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Samsun


City plans    EN

Author: ERLER ΜΕΗΜΕΤ YAVUZ

*Professor 19 Mayis University, Samsun, Turkey.

The centre of Samsun was a small castle at the beginning of 14th century. Although it had a commercial pier, it did not have a large commercial capacity. It was said that there were some derelict houses around the Genovese Castle, which had been captured in ruins in 1430[1]. The Samsun castle, which formed the city centre and was constructed by Eretna, was a triangular structure surrounded by 8 meters long (on the sea-side) and 6 meters long (to the inner land) walls and could accommodate 200 soldiers. The area of the castle was confined by a moat of 3-4 meters in depth[2]. There were mansions that belonged to the judge, the castle commander of the city etc. and a few small mosques built in the Ottoman and Eretna periods around the castle. There was also a ditch surrounding the castle walls at least 2 meters in depth in 1870[3].The inhabitants initially preferred to settle around the city walls and would rather occupy the lands between the Turkish castle and the Genovese castle. Their homes either had two storeys made from wood or a first store was mainly preferred constructed with stone materials. Each house had a fruit garden, especially olives were abundant along with apple and pear trees.There was a cemetery towards the sea and a few baths on the land surrounding the castle. Helmut Von Moltke mentioned in his diaries about there being a pier called Kapan-ı Dakik (Flour Storage) and a Turkish castle mis-described as a Genovese castle. After stating the presence of an inn, a few stone mosques with wooden minarets among the Turkish mansions and an old and abandoned port consisting of colossal stones, Moltke wrote about the wall ruins belonging to Amisos which was the enemy of Rome; that is, the Genovese Castle being Amisos which was left to the Ottomans after being captured in 1430. Moltke also stated that Samsun was surrounded by olive forests, while also taking note of the mansions with their extended gardens. Then he recorded a village situated just above the city centre and some large forests[4]. Charles Felix Texier described the Samsun city centre between 1833-1843 like this: the Old Amisos ruins (the Genovese Castle) were located 3 km southwest of the Samsun city centre, whereas the port belonging to this castle was completely filled with sand and "çakıl taşı" (flick stones)carried with the streams[5]. It would eventually be possible to get much more information about the city center of Samsun in 1847 from the Seyahatname (travel diary) of Feruhan Bey. According to Feruhan Bey, Samsun had a city plan, which consisted of 1,200 houses, 500 of them belonging to Turks, 60 to Armenians and a few to Europeans. Feruhan Bey noted the presence of a stone bazaar, an inn, a bath and seven mosques, scattered among Turk houses along the seashore. It is also stated that there were shrines on the land surrounding the Turkish houses, called Seyyid Kutbeddin, İsa Baba, Sadi Bey and Hüseyin Gazi. His describing of the Armenian and Greek villages as being the districts of the city centre and having a church on the hilly area beyond the Turkish houses which themselves formed the city centre and making no mention of the castle has cast doubts on the information related to the city[6].Mordtman also gave the following information about the Samsun city centre in 1850: ships remained in the open sea due to lack of a port and disembarkation was made by boats. Mordtman’s mention of a place where the boats approached brings to mind the Kapan-ı Dakik pier, which was known from the previous years.Perhaps this pier was left for the usage of tradesmen who made grainshippings rather than for the foreign citizens. Mordtman, who also mentions the Samsun castle, stated that there was no evidence of any warehouses to accommodate the products handled by the tradesmen. According to his observations, these products and shipments standing in the middle of the streets were being transferred by camel caravans, himself further taking notice that there were several overcrowding problems because of the camels filling the city streets during this process. He also stated that there were trade branches belonging to European companies, along with consulates of England, Austria, Naples, Sweden-Norway situated at the city centre, which itself was surrounded by swamps. Apparently Mortdman like other travellers before referred to the Greek village of Kadıköy, which was situated above the hill surrounding the city centre and was surrounded by forests. Moreover, he is concerned with the ruins of Amisos (Genovese castle), the Amisos port and walls in his work[7]. In 1865, there were also two mosques in the city center with minarets built from stone materials, while the other minarets were wooden. According to information dating to 1865, these were both large and small, including 8 baths, whereas the streets were covered with mud at rainy days. It is known too that the sewerage was flowing openly in the city centre and the construction of a sewer system began, but this was not enough due to the fact that their manholes were left open. Besides, it was also recorded that the water was brought to the city centre from Mert River through open channels and in 1865 there was a government office in a remote location (one hour away from the city center), with the intention of developing the empty lands with housing[8]. There were fountains in the town providing the water to the citizens. We could also mention the natural springs and the private wells around the urban landscape which quenched the thirst of bypassers[9]. The Government Office, located close to the Hançerli Mosque changed its site, by moving to a place with a large garden on the way to the Kılıch Dede Mosque, close to the Mert River. A customhouse and quarantine houses were built at the sea-side of the town center. The foundations of the customhouse and quarantine houses decayed since they were closely located to the sea[10]. There was also lighting with lanterns in the streets of the Samsun city centre from 1866[11]. According to the British consulate reports, in front of the custom house there was a stone wharf for disembarking goods. To either sides of the town, little hills stretched away, low, grassy and often wooded. Streams and marshlands abounded in 1869[12]. The fire of 1869 eradicated all the wooden houses as well as the wooden piers. During the rebuilding of the city in 1870, a new city map was drawn and first of all, sewage ditches and streets were constructed in the city center of Samsun. The roads, under construction in 1870, were devised to be between 5-10 m wide and between 210-3,440 m long. All 36 streets divided the new Samsun along the sewage system of the city[13]. Half of the port (dock) which had started to be built after the fire was finished by 1872[14]. The construction of the Samsun-Sivas highway between 1867 and 1888 accelerated the access to the city centre. A clock tower, 10 meters high, was built in the place of the bazaar in 1884. A kerosene deposit warehouse (gaz yağı deposu which had the capacity of 60,000 wooden kerosene containers (gaz yağı kasası) (was built in the southwest of the city centre in 1886 next to the seaside[15].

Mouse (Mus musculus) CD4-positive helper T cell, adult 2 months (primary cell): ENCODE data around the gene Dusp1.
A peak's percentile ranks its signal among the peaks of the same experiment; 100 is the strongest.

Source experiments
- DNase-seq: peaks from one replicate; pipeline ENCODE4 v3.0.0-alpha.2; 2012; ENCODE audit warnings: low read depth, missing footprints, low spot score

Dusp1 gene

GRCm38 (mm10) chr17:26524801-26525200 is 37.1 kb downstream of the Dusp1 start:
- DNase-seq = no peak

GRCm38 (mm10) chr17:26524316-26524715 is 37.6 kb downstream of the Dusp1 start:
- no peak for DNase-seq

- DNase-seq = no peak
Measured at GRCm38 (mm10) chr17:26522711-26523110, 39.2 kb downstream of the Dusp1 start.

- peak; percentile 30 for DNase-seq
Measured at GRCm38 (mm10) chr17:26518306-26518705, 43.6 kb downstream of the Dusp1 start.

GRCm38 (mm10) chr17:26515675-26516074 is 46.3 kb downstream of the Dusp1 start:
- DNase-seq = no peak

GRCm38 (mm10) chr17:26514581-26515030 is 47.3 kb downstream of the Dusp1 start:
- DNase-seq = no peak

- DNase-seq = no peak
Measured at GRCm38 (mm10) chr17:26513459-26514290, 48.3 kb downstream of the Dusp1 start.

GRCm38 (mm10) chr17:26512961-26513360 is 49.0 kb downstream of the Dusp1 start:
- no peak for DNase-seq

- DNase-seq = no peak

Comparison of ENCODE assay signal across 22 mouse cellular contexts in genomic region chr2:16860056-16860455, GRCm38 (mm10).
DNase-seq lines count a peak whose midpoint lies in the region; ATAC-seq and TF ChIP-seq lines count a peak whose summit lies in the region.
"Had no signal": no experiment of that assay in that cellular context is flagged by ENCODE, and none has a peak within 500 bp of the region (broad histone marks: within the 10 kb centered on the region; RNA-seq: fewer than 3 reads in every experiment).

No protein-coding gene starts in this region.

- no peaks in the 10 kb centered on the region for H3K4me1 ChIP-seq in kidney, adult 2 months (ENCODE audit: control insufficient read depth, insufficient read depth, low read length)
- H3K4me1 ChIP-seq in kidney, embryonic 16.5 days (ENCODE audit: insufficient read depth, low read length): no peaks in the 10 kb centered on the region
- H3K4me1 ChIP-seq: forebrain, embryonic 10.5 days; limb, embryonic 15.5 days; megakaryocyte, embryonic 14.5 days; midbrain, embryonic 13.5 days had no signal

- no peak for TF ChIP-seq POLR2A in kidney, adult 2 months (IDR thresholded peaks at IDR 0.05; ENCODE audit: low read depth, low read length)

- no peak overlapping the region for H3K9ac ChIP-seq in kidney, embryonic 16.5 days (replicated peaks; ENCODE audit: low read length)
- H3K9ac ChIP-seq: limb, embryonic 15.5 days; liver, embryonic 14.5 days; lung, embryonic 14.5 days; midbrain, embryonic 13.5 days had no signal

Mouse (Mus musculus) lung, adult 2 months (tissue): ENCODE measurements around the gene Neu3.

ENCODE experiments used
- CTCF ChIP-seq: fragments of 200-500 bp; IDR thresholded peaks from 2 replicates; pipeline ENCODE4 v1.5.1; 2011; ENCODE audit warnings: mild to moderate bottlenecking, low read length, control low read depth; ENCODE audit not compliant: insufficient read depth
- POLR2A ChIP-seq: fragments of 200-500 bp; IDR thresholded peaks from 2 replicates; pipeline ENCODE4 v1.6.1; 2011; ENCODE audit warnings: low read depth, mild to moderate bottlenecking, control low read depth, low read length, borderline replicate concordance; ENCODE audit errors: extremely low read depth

[1] P. Minas Bıjıkyan, Karadeniz Kıyıları Tarih ve Coğrafyası (1817-1819) , İstanbul Üniversitesi Edebiyat Fakültesi Yayınları, İstanbul 1969, s. 32-35.

[2] Mehmet Yavuz ERLER, “XIX. Yüzyıl Osmanlı Karadeniz Sahil Kalelerinin Yöre Sosyo-Ekonomik Yapısına Olan Katkıları”, International Committee of Pre-Ottoman and Ottoman Studies (CIEPO), Trabzon 2011, p.777-778.

[3] Mehmet Yavuz Erler, “Karadenizde Avrupai Bir Kent: Samsun (1865-1875)”, Karadeniz Tarihi Sempozyumu, Karadeniz Teknik Üniversitesi Yayınları, Vol.I, Trabzon 2007, p. 562-563.

[4] Helmuth von Moltke, Türkiye Mektupları, İstanbul 1969, s.142.

[5] Ali Suad, Küçük Asya, İstanbul 1339, Texier, Description de L’Asies Mineure.

[6] Feruhan Bey, Bağdat Seyahatnamesi, İstanbul 1868, s.3-4.

[7] Hayat Tarih Mecmuası , Ocak 1979, sayı.1, s.44-45.

[8] Ruzname-i Ceride-i Havadis, 16 recep 1282, s.296.

[9] Osman Keskiner&Mehmet Yavuz Erler, “Osmanlı Samsunundaki Su Kültürü Mirası: Çeşme ve kuyular”, Samsun Sempozyumu, 13-16 Ekim 2011, Cilt. III, Ceylan Ofset, Samsun 2012, p. 643-652.

[10] Ruzname-i Ceride-i Havadis, 21 Şaban 1282, sayı. 320.

[11] Ruzname-i Ceride-i Havadis, 29 Şaban 1282, sayı.326.

[12] Musa Şaşmaz, Trade Reports of the Trebizond Province on British Documents (1830-1914), Vol. I, Türk Tarih Kurumu, Ankara 2014, p.356.

[13] Mehmet Yavuz Erler, ibid (Avrupai Bir Kent…), p.557, 558, 563.

[14] La Turquıe, 30 Eylül 1872, sayı. 276.

[15] Tarik, 17 Eylül 1886, s.741.